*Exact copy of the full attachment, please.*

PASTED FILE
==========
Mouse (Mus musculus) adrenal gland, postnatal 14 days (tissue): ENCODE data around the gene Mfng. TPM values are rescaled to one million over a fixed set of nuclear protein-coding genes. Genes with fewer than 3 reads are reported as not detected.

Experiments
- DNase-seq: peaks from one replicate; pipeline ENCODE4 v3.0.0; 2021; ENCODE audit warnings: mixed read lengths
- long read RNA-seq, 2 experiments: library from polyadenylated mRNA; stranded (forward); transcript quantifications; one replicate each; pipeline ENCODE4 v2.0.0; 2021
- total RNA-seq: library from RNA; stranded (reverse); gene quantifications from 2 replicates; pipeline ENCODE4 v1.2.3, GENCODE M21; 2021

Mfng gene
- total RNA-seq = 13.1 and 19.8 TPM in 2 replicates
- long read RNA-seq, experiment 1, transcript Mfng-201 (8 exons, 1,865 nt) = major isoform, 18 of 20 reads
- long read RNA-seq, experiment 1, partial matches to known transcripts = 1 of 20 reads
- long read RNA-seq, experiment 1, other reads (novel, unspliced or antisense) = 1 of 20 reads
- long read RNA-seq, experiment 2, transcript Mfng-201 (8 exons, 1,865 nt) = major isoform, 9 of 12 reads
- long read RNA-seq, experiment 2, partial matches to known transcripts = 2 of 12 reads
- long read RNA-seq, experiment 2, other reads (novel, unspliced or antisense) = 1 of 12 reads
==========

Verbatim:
Mouse (Mus musculus) adrenal gland, postnatal 14 days (tissue): ENCODE data around the gene Mfng. TPM values are rescaled to one million over a fixed set of nuclear protein-coding genes. Genes with fewer than 3 reads are reported as not detected.

Experiments
- DNase-seq: peaks from one replicate; pipeline ENCODE4 v3.0.0; 2021; ENCODE audit warnings: mixed read lengths
- long read RNA-seq, 2 experiments: library from polyadenylated mRNA; stranded (forward); transcript quantifications; one replicate each; pipeline ENCODE4 v2.0.0; 2021
- total RNA-seq: library from RNA; stranded (reverse); gene quantifications from 2 replicates; pipeline ENCODE4 v1.2.3, GENCODE M21; 2021

Mfng gene
- total RNA-seq = 13.1 and 19.8 TPM in 2 replicates
- long read RNA-seq, experiment 1, transcript Mfng-201 (8 exons, 1,865 nt) = major isoform, 18 of 20 reads
- long read RNA-seq, experiment 1, partial matches to known transcripts = 1 of 20 reads
- long read RNA-seq, experiment 1, other reads (novel, unspliced or antisense) = 1 of 20 reads
- long read RNA-seq, experiment 2, transcript Mfng-201 (8 exons, 1,865 nt) = major isoform, 9 of 12 reads
- long read RNA-seq, experiment 2, partial matches to known transcripts = 2 of 12 reads
- long read RNA-seq, experiment 2, other reads (novel, unspliced or antisense) = 1 of 12 reads